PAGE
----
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Why Have Corporate Tax Revenues Declined? Another Look

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  • Alan J. Auerbach

Abstract

As a share of GDP, U.S. federal tax revenues from nonfinancial corporations have held relatively constant since the early 1980s, after falling precipitously during the late 1960s and the 1970s. But this relative constancy masks offsetting trends in the ratio of nonfinancial C corporation profits to GDP (declining) and the average tax rate on these profits (increasing). The average tax rate rose steadily between 1996 and 2003, an increase largely attributable to an unprecedented rise in the importance of tax losses. This rise casts some doubt on the importance of tax planning activities as a vehicle for reducing corporate taxes. So, too, does the relative stability of the rate of profit (relative to net assets), which might be expected to have declined had the understatement of profits for tax purposes been increasing.

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Paper provided by National Bureau of Economic Research, Inc in its series NBER Working Papers with number 12463.

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Date of creation: Aug 2006
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Publication status: published as Auerbach, Alan. "“Why Have Corporate Tax Revenues Declined? Another Look," CESifo Economic Studies (June 2007): 153–-171.
Handle: RePEc:nbr:nberwo:12463

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  1. Mihir A. Desai, 2003. "The Divergence between Book Income and Tax Income," NBER Chapters, National Bureau of Economic Research, Inc, in: Tax Policy and the Economy, Volume 17, pages 169-208 National Bureau of Economic Research, Inc.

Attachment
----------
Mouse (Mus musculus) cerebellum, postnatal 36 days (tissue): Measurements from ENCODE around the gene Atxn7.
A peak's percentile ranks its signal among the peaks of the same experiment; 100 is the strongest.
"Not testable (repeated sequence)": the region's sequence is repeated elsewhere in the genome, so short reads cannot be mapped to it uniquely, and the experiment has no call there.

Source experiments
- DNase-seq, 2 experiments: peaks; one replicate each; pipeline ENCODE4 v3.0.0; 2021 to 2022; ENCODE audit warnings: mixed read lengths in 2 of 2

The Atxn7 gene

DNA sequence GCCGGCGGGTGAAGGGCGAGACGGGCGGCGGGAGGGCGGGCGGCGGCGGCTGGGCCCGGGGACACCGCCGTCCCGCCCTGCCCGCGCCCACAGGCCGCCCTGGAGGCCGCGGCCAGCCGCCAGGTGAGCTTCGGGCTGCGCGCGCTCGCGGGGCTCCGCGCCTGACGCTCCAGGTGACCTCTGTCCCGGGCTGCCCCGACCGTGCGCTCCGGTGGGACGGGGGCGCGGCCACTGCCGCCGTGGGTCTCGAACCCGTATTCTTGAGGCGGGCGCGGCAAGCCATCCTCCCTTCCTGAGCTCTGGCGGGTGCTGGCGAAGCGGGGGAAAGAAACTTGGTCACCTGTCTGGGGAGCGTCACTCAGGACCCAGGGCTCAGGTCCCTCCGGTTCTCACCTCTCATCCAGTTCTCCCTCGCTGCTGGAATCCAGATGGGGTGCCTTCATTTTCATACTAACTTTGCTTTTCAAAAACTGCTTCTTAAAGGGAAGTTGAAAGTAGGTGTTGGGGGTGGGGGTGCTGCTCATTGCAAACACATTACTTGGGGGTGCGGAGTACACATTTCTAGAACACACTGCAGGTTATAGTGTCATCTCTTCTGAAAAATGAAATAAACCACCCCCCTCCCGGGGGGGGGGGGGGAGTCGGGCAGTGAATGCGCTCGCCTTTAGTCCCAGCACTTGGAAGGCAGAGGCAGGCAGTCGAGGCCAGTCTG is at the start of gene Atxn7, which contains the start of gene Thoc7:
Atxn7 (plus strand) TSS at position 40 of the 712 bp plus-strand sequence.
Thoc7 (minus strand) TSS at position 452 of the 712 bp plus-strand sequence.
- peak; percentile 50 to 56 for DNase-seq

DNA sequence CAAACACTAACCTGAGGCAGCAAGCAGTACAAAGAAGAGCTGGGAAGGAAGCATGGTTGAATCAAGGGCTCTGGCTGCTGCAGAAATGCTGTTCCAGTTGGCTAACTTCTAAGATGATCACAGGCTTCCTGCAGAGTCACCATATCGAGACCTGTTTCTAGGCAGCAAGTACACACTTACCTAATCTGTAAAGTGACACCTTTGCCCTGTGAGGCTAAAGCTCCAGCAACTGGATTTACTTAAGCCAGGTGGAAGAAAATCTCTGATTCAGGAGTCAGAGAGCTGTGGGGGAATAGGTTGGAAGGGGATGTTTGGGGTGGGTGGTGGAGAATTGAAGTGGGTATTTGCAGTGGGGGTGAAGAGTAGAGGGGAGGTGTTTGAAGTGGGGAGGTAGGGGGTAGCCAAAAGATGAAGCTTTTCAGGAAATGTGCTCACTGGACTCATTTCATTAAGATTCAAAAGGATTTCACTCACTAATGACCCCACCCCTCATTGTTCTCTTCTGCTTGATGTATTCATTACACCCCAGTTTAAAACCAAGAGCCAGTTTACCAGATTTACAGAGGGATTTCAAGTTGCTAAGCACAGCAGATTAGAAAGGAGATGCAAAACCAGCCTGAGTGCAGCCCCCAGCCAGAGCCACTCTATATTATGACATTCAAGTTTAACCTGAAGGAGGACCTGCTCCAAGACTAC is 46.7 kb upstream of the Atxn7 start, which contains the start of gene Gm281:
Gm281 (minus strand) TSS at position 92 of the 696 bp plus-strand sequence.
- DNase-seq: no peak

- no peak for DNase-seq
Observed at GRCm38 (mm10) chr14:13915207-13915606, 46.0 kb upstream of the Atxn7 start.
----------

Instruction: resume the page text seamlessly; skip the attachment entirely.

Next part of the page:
2. Graham, John R., 1999. "Do personal taxes affect corporate financing decisions?," Journal of Public Economics, Elsevier, Elsevier, vol. 73(2), pages 147-185, August.
  3. Diego Comin & Thomas Philippon, 2005. "The Rise in Firm-Level Volatility: Causes and Consequences," NBER Working Papers, National Bureau of Economic Research, Inc 11388, National Bureau of Economic Research, Inc.
  4. Alan J. Auerbach, 2005. "Who Bears the Corporate Tax? A review of What We Know," NBER Working Papers, National Bureau of Economic Research, Inc 11686, National Bureau of Economic Research, Inc.
  5. Alan J. Auerbach & James M. Poterba, 1986. "Why Have Corporate Tax Revenues Declined?," Working papers, Massachusetts Institute of Technology (MIT), Department of Economics 435, Massachusetts Institute of Technology (MIT), Department of Economics.
  6. Michael P. Devereux & Rachel Griffith & Alexander Klemm, 2002. "Corporate income tax reforms and international tax competition," Economic Policy, CEPR;CES;MSH, CEPR;CES;MSH, vol. 17(35), pages 449-495, October.
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